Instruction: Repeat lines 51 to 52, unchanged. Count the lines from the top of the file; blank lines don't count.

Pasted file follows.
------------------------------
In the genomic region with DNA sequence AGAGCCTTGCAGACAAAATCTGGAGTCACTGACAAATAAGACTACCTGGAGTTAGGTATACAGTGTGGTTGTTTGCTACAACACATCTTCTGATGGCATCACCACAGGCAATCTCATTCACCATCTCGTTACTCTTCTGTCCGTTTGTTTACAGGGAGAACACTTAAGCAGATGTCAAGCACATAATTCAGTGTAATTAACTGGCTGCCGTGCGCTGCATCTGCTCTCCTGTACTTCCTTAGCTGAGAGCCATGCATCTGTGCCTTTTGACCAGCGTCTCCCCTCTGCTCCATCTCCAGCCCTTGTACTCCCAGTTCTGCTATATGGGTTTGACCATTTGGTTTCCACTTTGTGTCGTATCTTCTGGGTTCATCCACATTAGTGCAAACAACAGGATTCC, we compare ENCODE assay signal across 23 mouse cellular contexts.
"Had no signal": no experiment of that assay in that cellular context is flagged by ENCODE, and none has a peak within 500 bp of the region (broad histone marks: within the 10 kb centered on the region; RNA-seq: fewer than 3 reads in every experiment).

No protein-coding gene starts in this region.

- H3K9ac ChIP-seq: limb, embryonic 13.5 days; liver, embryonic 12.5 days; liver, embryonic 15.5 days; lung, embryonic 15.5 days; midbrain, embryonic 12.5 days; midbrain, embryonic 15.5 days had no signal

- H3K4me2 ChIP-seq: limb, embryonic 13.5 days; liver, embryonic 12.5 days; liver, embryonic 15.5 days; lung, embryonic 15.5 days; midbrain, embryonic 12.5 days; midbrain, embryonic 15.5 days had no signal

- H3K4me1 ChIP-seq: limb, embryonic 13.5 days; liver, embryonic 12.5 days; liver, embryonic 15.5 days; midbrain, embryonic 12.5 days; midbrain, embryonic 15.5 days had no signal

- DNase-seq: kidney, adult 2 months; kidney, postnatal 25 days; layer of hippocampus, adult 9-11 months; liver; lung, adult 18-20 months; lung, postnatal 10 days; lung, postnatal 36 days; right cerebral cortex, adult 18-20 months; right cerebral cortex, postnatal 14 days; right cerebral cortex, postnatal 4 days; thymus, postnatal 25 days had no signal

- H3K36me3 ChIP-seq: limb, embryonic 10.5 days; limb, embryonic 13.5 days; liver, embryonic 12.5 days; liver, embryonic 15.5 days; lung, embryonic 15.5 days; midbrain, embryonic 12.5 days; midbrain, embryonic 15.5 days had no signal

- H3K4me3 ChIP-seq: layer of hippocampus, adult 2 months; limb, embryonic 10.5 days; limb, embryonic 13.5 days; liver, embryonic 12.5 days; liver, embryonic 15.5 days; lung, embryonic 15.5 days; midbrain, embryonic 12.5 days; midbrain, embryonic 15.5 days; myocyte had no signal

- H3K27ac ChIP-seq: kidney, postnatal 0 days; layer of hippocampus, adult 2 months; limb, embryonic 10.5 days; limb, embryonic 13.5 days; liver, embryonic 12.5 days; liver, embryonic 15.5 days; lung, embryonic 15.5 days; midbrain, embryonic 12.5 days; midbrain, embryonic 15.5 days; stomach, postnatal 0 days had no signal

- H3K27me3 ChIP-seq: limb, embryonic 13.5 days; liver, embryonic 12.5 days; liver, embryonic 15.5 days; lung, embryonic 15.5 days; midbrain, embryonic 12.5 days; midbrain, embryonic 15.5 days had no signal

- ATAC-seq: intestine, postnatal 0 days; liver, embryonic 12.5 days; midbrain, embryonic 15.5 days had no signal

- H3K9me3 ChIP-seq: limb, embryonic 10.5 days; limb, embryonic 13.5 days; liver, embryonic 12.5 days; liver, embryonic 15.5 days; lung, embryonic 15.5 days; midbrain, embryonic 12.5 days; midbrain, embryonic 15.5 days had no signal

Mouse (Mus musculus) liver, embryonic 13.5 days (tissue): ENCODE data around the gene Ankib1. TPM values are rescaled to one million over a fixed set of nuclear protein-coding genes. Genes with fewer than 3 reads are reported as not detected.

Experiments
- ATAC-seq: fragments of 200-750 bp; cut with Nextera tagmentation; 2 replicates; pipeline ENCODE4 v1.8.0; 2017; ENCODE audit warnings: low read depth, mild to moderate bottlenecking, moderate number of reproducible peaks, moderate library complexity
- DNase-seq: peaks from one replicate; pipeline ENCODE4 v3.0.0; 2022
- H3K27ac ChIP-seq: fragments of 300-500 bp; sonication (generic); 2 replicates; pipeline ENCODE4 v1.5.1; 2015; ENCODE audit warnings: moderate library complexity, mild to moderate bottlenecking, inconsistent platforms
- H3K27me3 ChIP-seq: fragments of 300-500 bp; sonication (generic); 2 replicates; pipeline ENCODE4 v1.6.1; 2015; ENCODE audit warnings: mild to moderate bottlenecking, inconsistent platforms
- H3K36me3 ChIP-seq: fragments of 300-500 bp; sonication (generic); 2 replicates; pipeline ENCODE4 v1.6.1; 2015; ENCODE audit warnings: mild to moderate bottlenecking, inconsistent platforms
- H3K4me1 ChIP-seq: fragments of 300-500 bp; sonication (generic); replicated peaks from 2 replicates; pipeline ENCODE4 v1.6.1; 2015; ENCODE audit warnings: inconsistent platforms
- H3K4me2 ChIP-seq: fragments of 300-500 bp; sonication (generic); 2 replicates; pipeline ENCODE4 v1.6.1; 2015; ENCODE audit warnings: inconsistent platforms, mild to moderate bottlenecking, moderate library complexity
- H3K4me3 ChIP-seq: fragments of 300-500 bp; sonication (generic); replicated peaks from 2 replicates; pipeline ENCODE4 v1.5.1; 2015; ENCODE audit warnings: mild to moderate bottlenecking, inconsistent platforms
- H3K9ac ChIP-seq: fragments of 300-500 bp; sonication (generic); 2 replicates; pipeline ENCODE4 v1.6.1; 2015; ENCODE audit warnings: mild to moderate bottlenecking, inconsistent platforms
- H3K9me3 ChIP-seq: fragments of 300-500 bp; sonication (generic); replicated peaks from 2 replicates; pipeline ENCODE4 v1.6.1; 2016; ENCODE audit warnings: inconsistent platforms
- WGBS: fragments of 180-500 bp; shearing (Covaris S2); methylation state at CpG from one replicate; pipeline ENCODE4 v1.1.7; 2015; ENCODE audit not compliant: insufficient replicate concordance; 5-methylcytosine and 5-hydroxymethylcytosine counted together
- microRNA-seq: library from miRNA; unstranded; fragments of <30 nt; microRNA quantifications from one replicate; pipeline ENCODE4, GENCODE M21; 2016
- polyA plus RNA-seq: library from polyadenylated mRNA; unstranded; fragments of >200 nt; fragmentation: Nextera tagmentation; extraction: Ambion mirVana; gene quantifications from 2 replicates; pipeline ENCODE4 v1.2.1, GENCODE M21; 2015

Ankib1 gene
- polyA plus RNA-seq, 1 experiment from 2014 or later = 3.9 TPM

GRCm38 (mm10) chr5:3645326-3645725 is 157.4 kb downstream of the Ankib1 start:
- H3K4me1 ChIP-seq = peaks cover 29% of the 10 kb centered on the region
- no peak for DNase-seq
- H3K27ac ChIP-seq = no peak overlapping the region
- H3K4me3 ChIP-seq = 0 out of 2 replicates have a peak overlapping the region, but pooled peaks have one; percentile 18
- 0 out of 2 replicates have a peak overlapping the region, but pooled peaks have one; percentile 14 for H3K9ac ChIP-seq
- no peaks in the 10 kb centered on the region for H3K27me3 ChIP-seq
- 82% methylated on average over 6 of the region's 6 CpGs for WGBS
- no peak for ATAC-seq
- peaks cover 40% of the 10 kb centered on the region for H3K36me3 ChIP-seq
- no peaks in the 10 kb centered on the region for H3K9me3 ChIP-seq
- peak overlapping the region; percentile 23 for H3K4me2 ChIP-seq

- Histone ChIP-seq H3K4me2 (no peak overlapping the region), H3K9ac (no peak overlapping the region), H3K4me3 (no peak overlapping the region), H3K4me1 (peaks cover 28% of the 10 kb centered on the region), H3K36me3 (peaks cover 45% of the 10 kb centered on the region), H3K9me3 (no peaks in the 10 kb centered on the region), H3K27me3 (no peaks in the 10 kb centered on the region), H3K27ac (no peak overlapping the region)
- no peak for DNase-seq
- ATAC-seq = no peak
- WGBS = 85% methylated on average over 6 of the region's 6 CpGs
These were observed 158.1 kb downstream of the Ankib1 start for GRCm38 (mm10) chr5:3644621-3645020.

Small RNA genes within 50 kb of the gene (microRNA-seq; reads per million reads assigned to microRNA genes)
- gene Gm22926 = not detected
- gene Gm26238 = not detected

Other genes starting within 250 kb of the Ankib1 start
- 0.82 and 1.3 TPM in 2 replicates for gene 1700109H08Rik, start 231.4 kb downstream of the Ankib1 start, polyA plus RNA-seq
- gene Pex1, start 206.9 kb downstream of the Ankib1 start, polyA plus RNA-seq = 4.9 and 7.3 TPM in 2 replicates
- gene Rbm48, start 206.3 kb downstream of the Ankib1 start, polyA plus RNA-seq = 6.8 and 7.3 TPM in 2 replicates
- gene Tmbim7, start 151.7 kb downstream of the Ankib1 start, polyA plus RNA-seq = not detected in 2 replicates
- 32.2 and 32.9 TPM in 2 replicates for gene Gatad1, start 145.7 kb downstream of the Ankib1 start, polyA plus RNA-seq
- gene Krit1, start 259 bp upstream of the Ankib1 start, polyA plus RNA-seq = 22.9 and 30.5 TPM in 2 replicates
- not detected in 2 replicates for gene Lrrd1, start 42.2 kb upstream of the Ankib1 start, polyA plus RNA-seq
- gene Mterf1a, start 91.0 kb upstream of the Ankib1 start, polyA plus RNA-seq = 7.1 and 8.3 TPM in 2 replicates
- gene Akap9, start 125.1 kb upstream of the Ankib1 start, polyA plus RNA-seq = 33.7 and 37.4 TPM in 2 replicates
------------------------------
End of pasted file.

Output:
Other genes starting within 250 kb of the Ankib1 start
- 0.82 and 1.3 TPM in 2 replicates for gene 1700109H08Rik, start 231.4 kb downstream of the Ankib1 start, polyA plus RNA-seq